Huntingdon journal. (Huntingdon, Pa.) 1843-1859, July 22, 1852, Image 1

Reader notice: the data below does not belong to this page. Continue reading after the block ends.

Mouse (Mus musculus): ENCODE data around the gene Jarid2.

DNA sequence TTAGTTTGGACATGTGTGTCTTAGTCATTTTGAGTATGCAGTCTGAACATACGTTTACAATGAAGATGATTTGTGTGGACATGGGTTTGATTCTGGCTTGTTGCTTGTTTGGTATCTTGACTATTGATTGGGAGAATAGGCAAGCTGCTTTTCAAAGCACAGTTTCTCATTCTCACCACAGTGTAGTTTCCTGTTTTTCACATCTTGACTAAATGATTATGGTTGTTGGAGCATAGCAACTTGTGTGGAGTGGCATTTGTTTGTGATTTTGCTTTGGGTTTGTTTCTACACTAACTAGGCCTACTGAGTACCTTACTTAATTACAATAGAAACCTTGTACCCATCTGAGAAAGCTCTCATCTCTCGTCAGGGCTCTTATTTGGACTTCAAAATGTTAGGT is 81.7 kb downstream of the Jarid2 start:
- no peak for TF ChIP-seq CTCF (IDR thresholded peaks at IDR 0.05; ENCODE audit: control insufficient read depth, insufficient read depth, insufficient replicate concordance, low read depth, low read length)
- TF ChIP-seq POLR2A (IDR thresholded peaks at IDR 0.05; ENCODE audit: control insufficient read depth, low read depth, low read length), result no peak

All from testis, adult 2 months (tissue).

'~l ~, VOLUME XVII. TERMS OF PUBLICATION: TILE HUNTINGDON JOURNAL" iS published at the following rates, viz : - If paid in rulvanee, per annum, $1,50 If paid during the year, 1,75 If paid after the expiration of the year, • 2,50 To Clubs of five or more, in advance, • • 1,25 'Pas above Terms will be adhered to in all cases. No subscription will be taken fora less period than six months, and no paper will be discontinued un til all arremgcs are paid, unless at the option of the publi,lwr. Vortical. Written for the Journal. IS FREEDOM DOOMED? Alas ! for Liberty when Faction rules, When blind Enthusiasm sways the mind And, like the blackened tempest bursting forth, Sweeps the "great Nation" with disorder wild. Columbia sighs ! O'er Freedom's virgin form Ruin suspends its glittering sword—angry, And threatens to avenge her wrongs;—to slay The injured Goddess that her injurers May learn, not realize, her real worth. The Patriot seems concerned. The good, the wise, The great in groups assemble round her Fano And, trembling, talk about her end's approach. But why? Is a nation an ephemera? Or worse, is Freedom but a frantic spell 7 Bost think her Temple doomed 7 and time itself, Urged on by Fate, her sorest enemy?— That nations like the thistle-down will rise— To float awhile on time's dim atmosphere,— Through storms and many eddying changes whirled, Then sink and take their place with "things that were." You point to Sparta and Leonides— Her King—to limns and Thebes, with crumbling gates, .., _ And all the history of the past, and bid Us learn. Leans what? That 'rime with with- ering touch Did Etriko a blow at Freedom's throbbing heart, That made those star-crowned States a stygiun Enveloped in the gulf of moral woo? How so 1 If Rome has tottered to the ground, And Spartan columns crumbled to the dust, That owls and dragons find a refuge there, Could we assert that Time bath done it 4 No. What read we on the tomb of nations gone?— 'Beneath the lumber of demolished States— 'Deep in the rubbish of the general wreck 'Of things that were, !wire lie proud nations, Kings 'And Lords, who peopling with thlsc gods 'The skies, have sunk in moral darkness.— 'With heart and hands debased—dark passions rose 'And to their revel with red eyes they rushed, 'Till Freedom, blind and maniac, sought the rest "Ile suicide would find" • • • ' • . • • • Time only testifies With darkened annals to the deeds of wrong Dependance in false gods, and dark debauch Which but portend fair Freedom's The very thought is then a traitorous one, That Freedom, like the forest leaf, toast rise And play awhile upon the gust, then sink, The envious nations scorn, to rise no more, 'l'. W. gainttg Circle. Unchangeable. In the little compass of an hour, how many changes might we mark had we the eye of Omniscience; from happiness to mis ery, from oppression to power, from wealth to poverty, from life to death; the fleet progression of uncertain griefs and joys, dooms us continually to change. And in a wider sense in whatever light we view the marts of commerce, the wonders of sci ence, we find them continually liable to this fiat, some in the brief passage of a lit tle moment, others by the slow rotation of lagging years. The tides change, the atmosphere chan ges, and earth itself is daily undergoing a slow but sure transformation. Gradually the old landmarks disappear before the solemn tread of centuries. The green slopes where the sunlit verdure has flour ished in its emoraltl beauty of ages, are forever blighted by the fiery breath of the volcano, and the soft valley whose bosom seemed fit only for the pressure of an in fant's dimpled feet, is rent asunder; its broken fragments clinging to the unsightly hills that some convulsion has thrown up from the heated earth. But while we feel the truth of all this, there is a blessed thought, that, coming in the sombre twilight, or the quiet mid hour of night, sheds a soothing calmness upon the soul, nay fills us- with rapture and holy trust, and it is this : There is One that ehangeth not; forever and ever, ho will be the Same unchangeable God. Heaven and earth, bearing though they do the im press of His eternal mind, shall pass away and there shall be uo record of those who once bore mortal forums. It is a delight ful theme, this immutability of Jehovah, though all too high for our irreverent grasp, yet made somewhat comprehensive to the most lowly mind by the very con trast that marks every thing around us perishable. [ET Never trust to apperances, or high pretensions,--for the drum, notwithstand ing all its noise, is empty within. Aliair(Obtl/4 Young Ladies Phould Think. I am often pained to witness how prod igal many of the young ladies of our land are, of their leisure time. The wrong no tion which many of them have, that they shall not be respected, unless they follow the fashions of the day to all their ridicu lous extremes, that they might as well be out of the world as out of the fashion—is doing as much toward retarding the ad vancement in useful knowledge of young ladies as everything else besides. If, by any means, it could be made fashionable to be well informed on the various important topics of the day—•to be well-read in his tory, in geography, &c.—to be able to give an opinion when asked, founded on good sense and general reading—if this could but become the fashion—how increased in interest would much of female society be come. It is far from my intention to say that this does not now prevail to some extent—for I know it to bo true—but it is far from being general. The attention that a female wins, and the gratification she imparts who is able to maintain a conver sation upon general subjects, as though she had occasionally thought upon them, are good evidence how much such female soci ety would be sought for, if it were even more common. I do not hesitate to ex press my belief, that the endless round which many young women run, to keep pace with the fashions in dress, is more fatiguing, and requires more patience than to store their minds with useful knowledge. The demands of fashion upon females, are unceasing, and where the n►cans arc limited to gratify it, requires incessant la boraten to the ruin or prejudice of health. But to read, and think—to array the mind in the beauties of this world and the truth of the next, may be done at indeed a tri fling expense and with much satisfaction. Iftiorritancotto. Life and Services of Gen. Scott. Winfield Scott was born near Peters burg, in Virghila, on the 13th day of June in the year 1786. He finished his studies at the College of William and Mary, and was admitted to the bar in 1806. After prac tising law in Virginia about a year, he , entigranted to South Carolina. Our difficulties with England caused ' Congress to pass an act in April, in 1808, to increase the army. Scott applied hne diately for a commisson in ono of the re ' giments about to be raised, and in May, 1808, was appointed a captain of light ar tillery. • War was not actually declared until June f 1812. The interval between 1808 and the declaration of war, was ono of great political excitement. Scott sided with the Democratic party, supported the election of President Madison, and appro ved, advocated, and wrote in favor of war measures. In July 1812, Scott was Commissioned Lieutenant-colonel in the 2d artillery, and proceeded to the Niagara frontier. In October of that year Lieutenant Elliot ap plied to Scott for assistance in men to cap ture the Adams and Caledonia, two Brit ish vessels-of-war then laying under the protection of the guns of Fort Erie. The vessels were both captured; but Elliot was compelled to abandon the Adams. She got aground, and the British attempted to retake her, but were repulsed by the gal lantry of Colonel ;Winfield Scott. This was the first time he met the enemy, and here, as in every subsequent engagement when he was first iu command, he was victorious. A few day after was fought the memor able battle of Queenstown Heights. Scott was the hero of the day, and covered him self with glory. The battle raged for many hours, and was fought on the parts of the Americans with most fearful odds against them. The British army, having been re inforced, number not less than thirteen hundred men, while the Americans were reduced to less than three hundred.— Finding that the militia on the opposite shore refused, or were unable to cross to their aid, and that succor was hopless, Scott's heroic band was at length compel led to surrender. But their gallant deeds upon that day carried inspiration to every American heart. The disgrace of Hull's surrender was wiped off—the taunts of the enemy checked—the character of the American army redeemed. Scott was carried a prisoner to Quebec. While he was there, an incident occurred .which had a most important bearing upon the future oonduot of the war, and is de serving of particular attention. While Scott was a prisoner at Quebec, the British attempted to enforce their doc trine of perpetual allegiance in regard to certain Irish prisoners found in the ranks of the American army at Queenstown. The following is a description of the scene: "Scott, being in the cabin of the trans port, heard a bustle upon deck and hasten ed up. There he found a party of British officers in the act of mustering the prison ers, and separating from the rest such as by confession, or the accent of voice, were HUNTINGDON, PA., THURSDAY, JULY 22, 1852. judged to be Irishmen. The object was to send them in ii frigate, then alongside to England, to be tried and executed for the crime of high treason, they being tak ed in arms against their native allegiance. Twenty-three had been thus set apart, when Scott reached the deck. The mo ment Scott ascertained the object of the British officers, he commanded his men to, answer no more questions, in order that no other selections should be made by the test of speech. He commanded them to remain silent, and they strictly obeyed.— This was done in spite of the threats of the British officers, and not another man was separated from his companions. Scott was repeatedly ordered to go below, and high altercations ensued. The Irishmen thus selected wore sent to England. As soon as Scott was exchanged, he proceed ed to Washington and reported the whole affair to the Secretary of War by a writ ten communication. The report was trans mitted to Congress, and Scott, in personal interviews, pressed the subject upon the attention of members. An act was accor dingly passed Cu the 31 of ,\.aireb, 1813, vesting the President with the power of retaliation. In an engagement soon after Scott captured a number of prisoners.— Truo to his pledge given at Quebec, he immediately selected twenty-three of the number to be confined in the interior of the country, there to abide the fate of the twenty-three Irishmen taken at Queens town and sent to England for trial. The result of this firm resolution on the part of Scott and of the legislation consequent up on his efforts, was, not only to save the lives of the 23 Irish prisoners, but to compel England, throughout the remain der of the war, to respect the rights of our naturalized citizens, by virtually aban doning her claim to perpetual allegiance. Just after the close of the war, as Gen. Scott was welkin , " b along one of the whar ves of New York he was hailed by his old Irish friends, for whom he had interfered at Quebec. They had just been released from the English prisons, and now rushed to embrace him as their deliverer. At the capture of Fort George,'on the 27th of May, 1813, Scott led the advau eed guard. Ile lidded on the Canada; shore of Lake Ontario, formed Isis com-' mend on the beach, and scaled the banks behind which the British forces were drawn up, fifteen hundred strong. The action ' was short and desperate, but ended in the total rout of the enemy. Scott was the 'first man to enter the fort, and haul down the British flag with his own hands. On the 10th and 11th of November, 1813, Scott defated the enemy in two ac tions—one at Fort Matilda, the other at Iloophole Creek. On the 9th of March, 1814, when only 27 years of age, Scott was promoted to the rank of Brigadier-General. The battle of Chippewa was fought on the 4th of July, 1814. Scott, with 1900 Americans, suet on the open plain and routed with the bayonet 2000 of the vet eran troops of England—the very flower of the army. As the two armies ap proached to close quarters, Scott called aloud to McNit's battalion "the enemy say we aro good at long shot, but cannot stand the cold iron! I call upon the elev enth instantly to give the lie to that slan der! Charge!" They did charge. Be fore Gen. Brown could come up with the rear division of the American army, Scott had already won the day, and was in hot pursuit of the flying enemy. The British had been beaten with their own boasted weapon—the bayonet. The valor and skill of the• Boy-General of twenty-eight had vanquished all the boasted powers of her world renowned veterans. General Brown, in his otticial report of this battle says: "Brigadier General Scott is entitled to the highest praise our coun try can bestow. Ills brigrde covered it self with glory." The battle of Lundy's Lane (or Niagara, as is frequently called) was fought 011 the 28th of July, 1814, just three weeks after that of Cippewa. The battle commenced about forty minutes before sunset, and continued until midnight. Hero again Scott was the master spirit of the fight.— American valor again triumphed over the veteran regiments of Britain. Scott had two horses killed under him, was wounded in the side, but still fought on until the close of the battle, when he was prostrated by a wound in the shoulder,,,This was the hardest fought battle of the war. Our limited space will not allow a more exten ded notice of its details, and, indeed, it would be superfluous to recapitulate the events of that glorious day, familiar as they are to every American school-boy.— Where so many have gathered imperisha ble laurels, it was truly a proud honor for the youthful Scott to be hailed by uni versal consent, "the hero of Lundy's Lane." For his gallantry in these actions, Scott was soon after promoted to the rank of Major General. On November Bd, 1814, Congress passed a resolution awarding a gold medal to Major General Scott, "“in testimony of the high sense entertained by Congress of his distinguished services in the successive conflicts of Chippewa and Niagara, and of his uniform galantry and good conduct in sustaining the high reputation of the arms of the United States." Soon after the treaty of Peace Presi dent. Madison tendered to Gen. Scott a place in his Cabinet—that of Secretary of War. This complimentary office was de clined from motives highly creditable to Gen. Scott. Being still feeble from his wounds, ho soon after went to Europe for the restora tion of his health and for professional hu provement. He was also entrusted by the Government with important diplomatic functions. He executed his instructions in so satisfactory a manner that President Madison caused to be written to him by the Secretary of State, a seoeial letter of thanks. In 1832, Scott was ordered to take command of the Black Hawk war. He sailed from Buffalo for Chicago with near ly 1000 troops in four steamboats. On the Bth of July, while on the voy age, the cholera broke out among the troops with fearful violence. -On the boat in which Gen. Scott sailed with two hun dred and twenty troops, there occured in six days one hundred and thirty eases of cholera and fifty-oue deaths. After Gen eral Scott had proceeded from Chicago to the Mississipi River, the pestilence again broke out among his troops. During the prevalence of this dreadful scourge, his devoted attention upon his suffering sold iers excited the admiration of all who were present. In the language of a letter writ ten at the time by au officer of the army: "The general's course of conduct on this occasion should establish for him a reputa tion not inferior to that which he has earn ed on the battle field; and should exhibit him not only as a warrior, but as a man,— not only as the hero of battles, but as the hero of humanity." After.the termination of the Black Hawk war, Gen Scott and Gov. Reynolds were appointed by the United*States Gov ernment, commissioners to treat with the North-western Indians in reference to all pending difficulties. In the various con ferences held with the deputations from the various tribes, it became the duty of Gen. Scott to conduct the discussions.— This he did with great ability and Inge nuity, and the result of the commission was to procure a treaty, just to the Indi ans and highly advantageous to the United States,—the Indians ceding the tittle to more than ten millions of acres, being a great portion of the lands of lowa and Michigan. After the termination of the Black Hawk war and the treaty with the Indi ans, Gen. Cass, the Secretary of War, wrote in reply to Gen. Scott's official re port as follows: "Allow me to congratulate you upon this fortunate consummation of your ardu ous duties and to express my entire appro bation of the whole course of year pro ceedings, during a series of difficulties re quiring higher moral courage than the operations of an active campaign under or dinary circumstances." Directly on his return from the Black Hawk war, Gen Scott was sent by Presi dent Jackson on a confidential mission of great responsibility. South Carolina nul lification then threatened to embroil the nation in civil war. There was imminent danger that the strife would at once begin between the citizens of Charleston and the United States troops stationed there.— The object of the President in sending Scott to South Carolina at this time, was to prevent, if possible, any direct act of collision, and at the same tune enforce the laws of the Federal Government. Scott's moderation and discretion while at Charles ton saved the country from the horrors of civil war. The full history of his valua ble services on that occasion, cannot now bo written, as much of it still remains un der the seal of secrecy. On the '2oth of January, 1836, Gen. Scott was ordered to take command in the Florida war. There lie did all that the greatest military talent could accomplish. But the malice or envy of a brother officer, by misrepresentations wade to the Presi dent, procured his recall, for the purpose of having his official conduct subjected to the opinion of a Court of Inquiry. The Court after full investigation, pronounced the charges against Gen. Scott unsustainod, and further, "that ho had been zealours and indefatigable in the discharge of his duties, and that his plan of campaign was all devised :null prosecuted with energy steadiness and ability." In 1838, Gen. Scott was sent by the President to the Canada frontier—then in a state of fearful excitement on account of the burning of the Caroline within the. American territory. The whole popula tion of northern New York was about to march into Canada to avenge the wrong which had been done to the national hon or. The object of the administration was to preserve the peace between two nations until pending difficulties could be settled 4 ,4 4 -9 ' 440(trn4) by negotiation. For this purpose Scott was sent to the frontier. There he labor ed night and day, passing rapidly from point to point, superintending and direc ting the action both of the military and civil authorities—and frequently along the line of 800 miles, addressing immense gatherings of the excited citizens. He succeded in his mission beyond the expec tations of the most sanguine. The peace of the country was preserved. During the same year he was ordered to the delicate service of removing the Chero kee nation beyond the Mississippi. Here he displayed at once the highest degree of energy, sagacity and humanity. The leading journals of the day were filled with encomiums upon the conduct of Scott in these services. The National Intelligencer of September 27th, 1838, says: "The manner in which this gallant dicer has acquitted himself within the last year, upon our Canada frontier and lately among the Cherokees, has excited the uni versal admiration and gratitude of the whole nation." In 1839 arose the North &astern Boundary difficulty. The disputed tem tory was about to became the battle ground between the troops of Maine and New 13runswiek. 'War was considered inevita ble. In this crisis Gcn, Scott was again deputed by the Government to calm the rising storm. His able services on that occasion showed hint to be possessed of the highest talents as a statesmen and diplo matist. A war considered inevitable was prevented—the honor of the country pre served—and Scott returned with fresh laurels upon his brow, and "the hero of Lundy's Lane" was hailed on all sides as the "Great Pacificator." The services of Gen. Scott in the Mexican war are of so recent a date, and so fresh to the recollections of the American peo ple and the whole civilized world, that it is useless to do more than wake a passing On the 10th of March, 1847, General Scott arrived before Vera Cruz. On the 14th of September, 1847, he planted the stars and stripes over the National Palace in the City of Mexico. Within these six months, San Juan D'Ulloa—the Ameri can Gibraiter,—was stormed, and the bat , tles of Cerro Gordo,Contreras, San Anto nio, Curubusco, Moine del Roy, and Cha pultepoc, were fought and won. With less than ten thousand fighting men, he at tacked and routed, - again and again, thirty thousand of the best troops of Mexico, posted behind the strongest fortifications, and fighting with the courage of despera tion. Nothing of military achievement recorded in ancient or modern history, can excel the glory of that march from Vera Cruz to the City of Mexico. Such is a briCif sketch of one whose life has been devoted to the service and glory of his country—and ivhoso patriotism is enlarged enough fo extend to tho whole nation. TRUST IN GOD. To thee I turn, \nun sorrow droops the wing, And winter has no spring, And every stream is dry That ran in gladness by : . Tu thee I turn. To thee I torn, When friends I lore forsake, And bends the heart to break, And on each face I see The smile of treachery : To thee I turn. To thee I turn, 111 overy hour of pain, When help from man is vain, And find a sweet relief, Wh ik joy gives place to grief: To thee 1 turn. To thee T turn, My Father turn to thee, When glory tills the skies— When every pleasure dies— To thee I turn. [;'" As women are more affected by the prevalence of immorality than men, it is really strange that they do nut frown down those vinees of men which so often ptove fatal to their own tranquility. Many a fe male who would not refuse to dine with a profligate, would think herself foully insul ted were she invited to take tea with a cour tezan; and yet, the only difference between the two is, that one wears pantaloons and the other pantaletts, the morale is the same. rir A person being asked the other day whether he was in favor of the Maine Li quor Law, replied: “partly-1 go for the liquor—barring the law." It is a good sign to see the color of health in a man's face, but a bad sign when it is all concentrated in his nose. A person once sent a note to a waggish friend for the loan of his noose paper, and received in retur» his friend's marriage certificate. NUMBER 29. Humorous, From the Pittsburg Register: By the Grape Vine Telegraph Line, in connection with the Virginia Fence, and Mason and Dixon's Line, we have received the following interesting correspondence— far "ahead of the foremost," which we hasten to lay before our readers WHEATLAND, June 5, 1852. Dear Cass :—What is the matter? In the hour of my trouble—in the hour of my tribulation too—am I forgotten then ? Your long continued silence makes me fear I am. Believe me, friend Lewis, My heart in desolate Eclipse With recollection terms; And oft I ask with trembling lips Dost thou remember Jeems ? Dear and lamented Quintuple, we are both beaten, and (like the Egyptian mum my) "dead and buried"—but not yet "em balmed." A pair of old coats (where are Marcy's pants ?) we are laid aside forever. "When I remember all".—the money I have spent, the letters I have written in favor of "the peculiar institutions of the South," the hungry bellies I have filled, and the flawing bumbers I have caused my followers to quaff, I begin to detest the unwashed democracy, and almost wish with the Roman Emperor (you know, dear Lew, I was always a little classical!) that man kind had but ono head that I might sever it at a single blow. Alas ! Alas! that the rose of Lancaster should, after sweetly blooming in May, be blighted by the frosts of June, and—one alas, only—that the gaeat Michigander, is a gone goose forever and ever. It is our "manifest destiny" to live in retirement and die in obscurity.— Some future Gray, pregnant with funeral fire, from beneath the weeping willows of the village church-yard, will doubtless weave together seine joint epitaph, some thing like the following : here lies old Cass and Jimmy Bnek, By toes to earth untimely struck; Deserted by their former toadies They sleep in death—alas old fogies ! Hereafter, my dear Lewis, I shall es. chew politics, and take unto myself a wife, and far removed from the crowd's ignoble strife, endeavor to find peace and happi ness iu raising pigs, poultry, and potatoes. When I was Secretary of State, I often wrote to persons for whom I had no great esteem, "with assurances of distinguished consideration." I remain yours truly, BUCHANAN." P. S.—Franklin Pierce is no luminary, and Wm. It. King is a prince. BUCK. WASHINGTON, June 7, 1852. Dear Buchanan:—Your friendly note is received. The "noise and confusion" having partially subsided, I shall answer it in the same Christian spirit, and offer a few words of advice and consolation. Bul-. wer probably told the truth when be said that "in the lexicon of youth there's no such word as fail"—but the line can never be appropriately applied to middle aged and old fogies. Notwithstanding this, you should not repine. Above all, my kindly cherished friend, scout the idea of letting out the last drop of Democratic blood, and do not for a single instant think of throw ing yourself into the arms of your ancient friends, the Federalists. If not struck with "political blindness," you will cheerfully acquiesce in the result, though it may have pierced you to the heart, and doing so, you will show some wisdom in submitting to a fate you could not shun. You think of taking a wife. That's right. At your age a man should have a good nurse. You will thus not only con tribute to your own happiness but, like a good citizen, possibly make a small addi tion to the next census, and, ecstatic thought! James Buchanan, Jr., may be President of the United States in "the good time coming." I spent no money to advance my politi cal prospects, and I am seriously concern ed to learn that your little fortune, for a year past, has been growing "small by do gma and beautifully less. The two-thirds rule is outrageous. Aa Kossutlt would remark, it afforded "mate rial aid" to my opponents. It is my in tention to commence a crusade against it, so soon as opportunity will permit. As regards it, "masterly inactivity" is not the true policy. Your fronds here aro well. Douglass is swelling like the toad in the fable, but Houston, (alas for the thunders of San Janciuto,)l fear will seek consolation in the bowl, and in that event, will muddy his famous Mexican blanket. _ With you, I think that Franklin Pierce is not a Drummond light; but it is well known that Billy King is. CASS. P. S.—Since the nomination is over, I am in faVor of letting old Grund and Ma jor Lynch have a free fight.; and, tf ne cossary, I will be willing to show fair play. IC7" Every seven minutes a child is born in London, and every nine minutes one dies.